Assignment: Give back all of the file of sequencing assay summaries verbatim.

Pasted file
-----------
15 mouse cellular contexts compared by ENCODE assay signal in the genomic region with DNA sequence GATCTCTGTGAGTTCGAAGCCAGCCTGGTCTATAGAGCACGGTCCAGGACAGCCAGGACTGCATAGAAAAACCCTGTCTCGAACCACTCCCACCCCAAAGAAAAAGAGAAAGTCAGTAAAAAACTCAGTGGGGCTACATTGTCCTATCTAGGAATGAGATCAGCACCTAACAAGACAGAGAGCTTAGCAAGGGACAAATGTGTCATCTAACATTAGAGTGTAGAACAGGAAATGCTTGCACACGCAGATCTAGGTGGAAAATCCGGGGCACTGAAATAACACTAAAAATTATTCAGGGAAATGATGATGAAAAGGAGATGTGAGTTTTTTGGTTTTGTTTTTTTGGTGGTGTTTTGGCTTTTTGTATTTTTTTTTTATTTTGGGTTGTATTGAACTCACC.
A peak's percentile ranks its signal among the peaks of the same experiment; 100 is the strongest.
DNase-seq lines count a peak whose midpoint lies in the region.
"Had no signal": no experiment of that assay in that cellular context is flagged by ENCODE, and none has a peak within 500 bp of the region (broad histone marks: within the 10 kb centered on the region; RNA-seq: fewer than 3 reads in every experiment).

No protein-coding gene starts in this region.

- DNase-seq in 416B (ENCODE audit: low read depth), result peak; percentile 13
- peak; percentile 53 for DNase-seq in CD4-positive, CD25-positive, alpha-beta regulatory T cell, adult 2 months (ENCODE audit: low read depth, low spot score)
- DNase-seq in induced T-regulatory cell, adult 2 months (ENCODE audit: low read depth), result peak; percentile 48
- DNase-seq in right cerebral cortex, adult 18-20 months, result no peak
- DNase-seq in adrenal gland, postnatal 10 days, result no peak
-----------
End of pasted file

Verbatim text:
15 mouse cellular contexts compared by ENCODE assay signal in the genomic region with DNA sequence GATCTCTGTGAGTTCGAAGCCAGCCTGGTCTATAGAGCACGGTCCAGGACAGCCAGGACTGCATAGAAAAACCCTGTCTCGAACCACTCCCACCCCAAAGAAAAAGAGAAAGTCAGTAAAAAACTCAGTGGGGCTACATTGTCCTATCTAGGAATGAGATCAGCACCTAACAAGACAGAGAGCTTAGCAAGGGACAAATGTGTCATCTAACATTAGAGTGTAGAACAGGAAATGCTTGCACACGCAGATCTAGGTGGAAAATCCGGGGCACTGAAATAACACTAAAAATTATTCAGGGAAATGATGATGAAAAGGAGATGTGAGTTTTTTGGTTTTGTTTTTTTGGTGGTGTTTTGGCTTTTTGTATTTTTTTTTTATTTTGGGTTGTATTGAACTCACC.
A peak's percentile ranks its signal among the peaks of the same experiment; 100 is the strongest.
DNase-seq lines count a peak whose midpoint lies in the region.
"Had no signal": no experiment of that assay in that cellular context is flagged by ENCODE, and none has a peak within 500 bp of the region (broad histone marks: within the 10 kb centered on the region; RNA-seq: fewer than 3 reads in every experiment).

No protein-coding gene starts in this region.

- DNase-seq in 416B (ENCODE audit: low read depth), result peak; percentile 13
- peak; percentile 53 for DNase-seq in CD4-positive, CD25-positive, alpha-beta regulatory T cell, adult 2 months (ENCODE audit: low read depth, low spot score)
- DNase-seq in induced T-regulatory cell, adult 2 months (ENCODE audit: low read depth), result peak; percentile 48
- DNase-seq in right cerebral cortex, adult 18-20 months, result no peak
- DNase-seq in adrenal gland, postnatal 10 days, result no peak